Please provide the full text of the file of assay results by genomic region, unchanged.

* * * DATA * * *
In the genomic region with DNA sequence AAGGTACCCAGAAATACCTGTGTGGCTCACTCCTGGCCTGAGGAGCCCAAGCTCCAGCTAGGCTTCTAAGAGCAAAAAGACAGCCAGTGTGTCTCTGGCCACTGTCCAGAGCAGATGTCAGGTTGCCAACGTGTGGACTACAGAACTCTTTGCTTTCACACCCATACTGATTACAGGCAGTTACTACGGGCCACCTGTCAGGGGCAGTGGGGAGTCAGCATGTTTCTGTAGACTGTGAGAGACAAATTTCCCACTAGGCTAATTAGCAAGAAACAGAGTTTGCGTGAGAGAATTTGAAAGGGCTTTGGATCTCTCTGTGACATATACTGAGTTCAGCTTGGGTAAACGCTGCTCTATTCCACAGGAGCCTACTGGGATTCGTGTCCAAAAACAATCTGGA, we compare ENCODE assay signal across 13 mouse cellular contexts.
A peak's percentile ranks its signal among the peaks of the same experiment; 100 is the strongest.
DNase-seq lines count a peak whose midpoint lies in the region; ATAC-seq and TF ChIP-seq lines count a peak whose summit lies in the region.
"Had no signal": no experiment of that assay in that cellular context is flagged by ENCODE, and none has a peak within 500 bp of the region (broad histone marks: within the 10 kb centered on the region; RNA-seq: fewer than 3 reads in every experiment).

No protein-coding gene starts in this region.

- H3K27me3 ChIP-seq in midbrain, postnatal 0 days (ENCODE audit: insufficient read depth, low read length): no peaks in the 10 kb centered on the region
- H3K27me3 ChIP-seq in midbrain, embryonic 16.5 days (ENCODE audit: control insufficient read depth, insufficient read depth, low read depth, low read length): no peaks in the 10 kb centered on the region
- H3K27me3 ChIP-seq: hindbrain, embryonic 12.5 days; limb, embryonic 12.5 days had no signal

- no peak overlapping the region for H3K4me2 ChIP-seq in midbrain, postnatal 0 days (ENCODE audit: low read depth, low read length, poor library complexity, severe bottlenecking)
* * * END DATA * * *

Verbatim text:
In the genomic region with DNA sequence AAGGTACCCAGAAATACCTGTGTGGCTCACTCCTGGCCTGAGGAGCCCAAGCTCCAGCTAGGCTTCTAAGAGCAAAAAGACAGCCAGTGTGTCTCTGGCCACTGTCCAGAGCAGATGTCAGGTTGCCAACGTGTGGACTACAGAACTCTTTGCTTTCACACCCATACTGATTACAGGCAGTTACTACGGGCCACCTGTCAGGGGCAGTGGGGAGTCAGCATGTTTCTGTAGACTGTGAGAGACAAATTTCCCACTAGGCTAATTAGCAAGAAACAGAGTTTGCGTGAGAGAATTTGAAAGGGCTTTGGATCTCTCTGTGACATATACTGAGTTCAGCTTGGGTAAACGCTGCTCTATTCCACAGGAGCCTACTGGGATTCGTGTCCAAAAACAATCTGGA, we compare ENCODE assay signal across 13 mouse cellular contexts.
A peak's percentile ranks its signal among the peaks of the same experiment; 100 is the strongest.
DNase-seq lines count a peak whose midpoint lies in the region; ATAC-seq and TF ChIP-seq lines count a peak whose summit lies in the region.
"Had no signal": no experiment of that assay in that cellular context is flagged by ENCODE, and none has a peak within 500 bp of the region (broad histone marks: within the 10 kb centered on the region; RNA-seq: fewer than 3 reads in every experiment).

No protein-coding gene starts in this region.

- H3K27me3 ChIP-seq in midbrain, postnatal 0 days (ENCODE audit: insufficient read depth, low read length): no peaks in the 10 kb centered on the region
- H3K27me3 ChIP-seq in midbrain, embryonic 16.5 days (ENCODE audit: control insufficient read depth, insufficient read depth, low read depth, low read length): no peaks in the 10 kb centered on the region
- H3K27me3 ChIP-seq: hindbrain, embryonic 12.5 days; limb, embryonic 12.5 days had no signal

- no peak overlapping the region for H3K4me2 ChIP-seq in midbrain, postnatal 0 days (ENCODE audit: low read depth, low read length, poor library complexity, severe bottlenecking)